The saying goes that art is not for everyone. Or something. There is a lot of myth surrounding the elusive idea of what "art" is and somewhere, someone down the line made the universal decision that art is simply not something that everyone can understand. In order to get to grips with culture, they said, you have to be able to think in a certain way, to see things that are not immediately apparent, to live on the sidelines of society. Art is, apparently, for the select few and those who don't "get it" are not really welcome.
Of course, this is utter tripe. The entire concept of art and culture is that it is for everybody and no matter your reaction to a certain piece of exhibition, there is no wrong way in which to think or feel. Artists put their work out there for everybody to enjoy, in any way that they wish.
The figure of the artist is a strange thing. Floating somewhere on the sidelines, they are indelibly a part of their work, without dominating it. Through their work, however, we can learn things about the way in which they feel and the things that they want us to feel. Artists have a few life lessons of their own to share with us and if we look closely enough, we can just make out what it is they want us to know.
Perhaps one of the most infamous artists of recent times, Ai Weiwei has made the headlines over the years for his politically charged pieces and artistic stunts. He was held in police custody for a period of 81 days for what officials have called "economic crimes". Still, he is unafraid of airing his opinion. In order to get things done, we must not be afraid to tell others what we think and to stick to our own judgement, even when it can seem hard. Of course, it might not be in everyone's best interests for you to be outspoken all of the time but when it really counts, our voice matters more than anything else we could do.
Earlier in this blog, I took a look at some of the work released by French video artist Sophie Calle. Her projects normally involve her taking familiar objects or behaviours and turning them upside down, either looking at them in completely different ways or scrutinising them more closely than others have done before. In order to get the best out of ourselves and our projects, it pays to change our perspective and consider every angle before we go forward. Following the paths of others might seem like the safe option but when it comes to growth and change, we must think a little differently.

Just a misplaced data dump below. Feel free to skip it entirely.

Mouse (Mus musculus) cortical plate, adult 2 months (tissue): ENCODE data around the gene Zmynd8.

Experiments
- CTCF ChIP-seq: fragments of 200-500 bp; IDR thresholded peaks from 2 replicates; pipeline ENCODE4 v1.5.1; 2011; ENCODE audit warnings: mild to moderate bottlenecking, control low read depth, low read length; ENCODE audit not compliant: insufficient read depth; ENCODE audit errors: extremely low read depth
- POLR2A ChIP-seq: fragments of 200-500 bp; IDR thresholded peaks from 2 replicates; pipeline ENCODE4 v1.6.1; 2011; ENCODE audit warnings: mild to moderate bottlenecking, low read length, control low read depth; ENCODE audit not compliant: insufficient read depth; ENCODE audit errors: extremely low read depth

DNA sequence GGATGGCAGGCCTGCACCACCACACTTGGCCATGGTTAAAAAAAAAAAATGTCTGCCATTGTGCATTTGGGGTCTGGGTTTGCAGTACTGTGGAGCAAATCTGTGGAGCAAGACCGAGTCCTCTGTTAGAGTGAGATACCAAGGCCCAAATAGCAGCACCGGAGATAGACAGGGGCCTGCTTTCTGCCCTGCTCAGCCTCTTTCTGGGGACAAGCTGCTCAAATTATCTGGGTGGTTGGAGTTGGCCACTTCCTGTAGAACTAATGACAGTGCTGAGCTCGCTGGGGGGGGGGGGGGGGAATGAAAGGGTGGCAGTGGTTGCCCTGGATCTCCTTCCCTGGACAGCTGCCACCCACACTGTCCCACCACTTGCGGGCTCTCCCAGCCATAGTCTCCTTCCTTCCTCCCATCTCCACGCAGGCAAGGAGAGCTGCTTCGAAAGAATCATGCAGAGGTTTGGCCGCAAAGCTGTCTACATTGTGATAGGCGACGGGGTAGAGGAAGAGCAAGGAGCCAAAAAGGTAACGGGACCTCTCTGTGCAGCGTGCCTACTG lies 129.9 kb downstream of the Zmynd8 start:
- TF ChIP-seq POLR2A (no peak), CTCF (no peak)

Bill Viola's works are characterised by their ability to look at a situation consistently and patiently. Where others would make edits and cuts, Viola keeps on filming, allowing a situation to play out in natural time. By looking at the work of Viola, we are reminded that patience is one of the most important skills that we can adopt in business. The best kind of change happens over a period of time and if we push it, or become impatient, we could miss the very best things.
Pieter Bruegel the Elder
Used throughout history as a representation of mastery of craft, Bruegel's paintings are some of the most famous in the world. Depicting frenetic city scenes and hives of activity, they painstakingly reveal events in action. Painted largely from a birdseye view perspective, Bruegel's works show the vast detail that we can comprehend when we take a step back and the scope that it is possible to take in.
A photographer known primarily for his work on the streets of New York, William Klein is considered one of the leading artists in his field, capturing a slice of reality that few have done since. Klein's ability to react within a split second has meant that he was able to produce some of the most authentic and vibrant photographic work out there. If we want to produce something of worth, then, we must be alert to what is going on around us. Minute changes can make all of the difference and if we keep our eyes open, there's no telling what we could create.